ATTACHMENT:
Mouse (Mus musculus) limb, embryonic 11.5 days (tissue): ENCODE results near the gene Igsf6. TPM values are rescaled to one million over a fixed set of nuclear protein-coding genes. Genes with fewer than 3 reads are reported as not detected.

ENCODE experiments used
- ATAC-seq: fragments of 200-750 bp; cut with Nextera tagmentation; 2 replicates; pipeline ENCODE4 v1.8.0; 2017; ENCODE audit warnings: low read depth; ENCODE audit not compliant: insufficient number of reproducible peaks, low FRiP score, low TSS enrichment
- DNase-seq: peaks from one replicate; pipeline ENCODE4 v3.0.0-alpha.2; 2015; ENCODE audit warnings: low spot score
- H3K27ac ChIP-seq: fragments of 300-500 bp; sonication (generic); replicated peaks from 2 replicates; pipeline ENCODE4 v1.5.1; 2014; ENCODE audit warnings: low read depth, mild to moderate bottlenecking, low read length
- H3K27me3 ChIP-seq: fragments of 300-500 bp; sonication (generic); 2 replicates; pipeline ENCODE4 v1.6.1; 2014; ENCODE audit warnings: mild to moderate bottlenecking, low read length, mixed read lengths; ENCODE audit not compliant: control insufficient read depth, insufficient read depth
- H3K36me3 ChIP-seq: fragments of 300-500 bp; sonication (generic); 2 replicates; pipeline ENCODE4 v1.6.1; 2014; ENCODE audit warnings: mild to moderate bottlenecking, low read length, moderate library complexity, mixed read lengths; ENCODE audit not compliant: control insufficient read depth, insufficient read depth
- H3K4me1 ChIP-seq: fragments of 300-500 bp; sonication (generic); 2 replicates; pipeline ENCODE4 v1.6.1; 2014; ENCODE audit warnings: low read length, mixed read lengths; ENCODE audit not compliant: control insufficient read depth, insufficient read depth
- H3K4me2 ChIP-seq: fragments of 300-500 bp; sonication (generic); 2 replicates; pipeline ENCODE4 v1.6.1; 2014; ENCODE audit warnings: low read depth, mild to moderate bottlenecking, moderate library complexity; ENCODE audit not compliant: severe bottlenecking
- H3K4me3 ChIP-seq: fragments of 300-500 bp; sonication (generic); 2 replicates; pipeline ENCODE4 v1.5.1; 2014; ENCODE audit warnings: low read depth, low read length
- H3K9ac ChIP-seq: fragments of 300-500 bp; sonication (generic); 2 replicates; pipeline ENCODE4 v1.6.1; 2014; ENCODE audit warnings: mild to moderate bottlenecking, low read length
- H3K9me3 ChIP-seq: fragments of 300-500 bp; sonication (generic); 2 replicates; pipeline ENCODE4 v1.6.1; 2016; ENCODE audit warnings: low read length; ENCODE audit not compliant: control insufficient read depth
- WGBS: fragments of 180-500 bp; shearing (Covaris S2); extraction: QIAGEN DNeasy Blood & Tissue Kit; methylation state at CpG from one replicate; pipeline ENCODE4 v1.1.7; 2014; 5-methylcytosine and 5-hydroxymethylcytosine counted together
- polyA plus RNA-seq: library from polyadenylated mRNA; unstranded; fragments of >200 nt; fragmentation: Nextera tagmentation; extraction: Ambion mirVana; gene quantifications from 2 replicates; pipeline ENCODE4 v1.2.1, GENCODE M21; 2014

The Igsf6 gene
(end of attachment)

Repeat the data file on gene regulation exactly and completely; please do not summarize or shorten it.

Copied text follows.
Mouse (Mus musculus) limb, embryonic 11.5 days (tissue): ENCODE results near the gene Igsf6. TPM values are rescaled to one million over a fixed set of nuclear protein-coding genes. Genes with fewer than 3 reads are reported as not detected.

ENCODE experiments used
- ATAC-seq: fragments of 200-750 bp; cut with Nextera tagmentation; 2 replicates; pipeline ENCODE4 v1.8.0; 2017; ENCODE audit warnings: low read depth; ENCODE audit not compliant: insufficient number of reproducible peaks, low FRiP score, low TSS enrichment
- DNase-seq: peaks from one replicate; pipeline ENCODE4 v3.0.0-alpha.2; 2015; ENCODE audit warnings: low spot score
- H3K27ac ChIP-seq: fragments of 300-500 bp; sonication (generic); replicated peaks from 2 replicates; pipeline ENCODE4 v1.5.1; 2014; ENCODE audit warnings: low read depth, mild to moderate bottlenecking, low read length
- H3K27me3 ChIP-seq: fragments of 300-500 bp; sonication (generic); 2 replicates; pipeline ENCODE4 v1.6.1; 2014; ENCODE audit warnings: mild to moderate bottlenecking, low read length, mixed read lengths; ENCODE audit not compliant: control insufficient read depth, insufficient read depth
- H3K36me3 ChIP-seq: fragments of 300-500 bp; sonication (generic); 2 replicates; pipeline ENCODE4 v1.6.1; 2014; ENCODE audit warnings: mild to moderate bottlenecking, low read length, moderate library complexity, mixed read lengths; ENCODE audit not compliant: control insufficient read depth, insufficient read depth
- H3K4me1 ChIP-seq: fragments of 300-500 bp; sonication (generic); 2 replicates; pipeline ENCODE4 v1.6.1; 2014; ENCODE audit warnings: low read length, mixed read lengths; ENCODE audit not compliant: control insufficient read depth, insufficient read depth
- H3K4me2 ChIP-seq: fragments of 300-500 bp; sonication (generic); 2 replicates; pipeline ENCODE4 v1.6.1; 2014; ENCODE audit warnings: low read depth, mild to moderate bottlenecking, moderate library complexity; ENCODE audit not compliant: severe bottlenecking
- H3K4me3 ChIP-seq: fragments of 300-500 bp; sonication (generic); 2 replicates; pipeline ENCODE4 v1.5.1; 2014; ENCODE audit warnings: low read depth, low read length
- H3K9ac ChIP-seq: fragments of 300-500 bp; sonication (generic); 2 replicates; pipeline ENCODE4 v1.6.1; 2014; ENCODE audit warnings: mild to moderate bottlenecking, low read length
- H3K9me3 ChIP-seq: fragments of 300-500 bp; sonication (generic); 2 replicates; pipeline ENCODE4 v1.6.1; 2016; ENCODE audit warnings: low read length; ENCODE audit not compliant: control insufficient read depth
- WGBS: fragments of 180-500 bp; shearing (Covaris S2); extraction: QIAGEN DNeasy Blood & Tissue Kit; methylation state at CpG from one replicate; pipeline ENCODE4 v1.1.7; 2014; 5-methylcytosine and 5-hydroxymethylcytosine counted together
- polyA plus RNA-seq: library from polyadenylated mRNA; unstranded; fragments of >200 nt; fragmentation: Nextera tagmentation; extraction: Ambion mirVana; gene quantifications from 2 replicates; pipeline ENCODE4 v1.2.1, GENCODE M21; 2014

The Igsf6 gene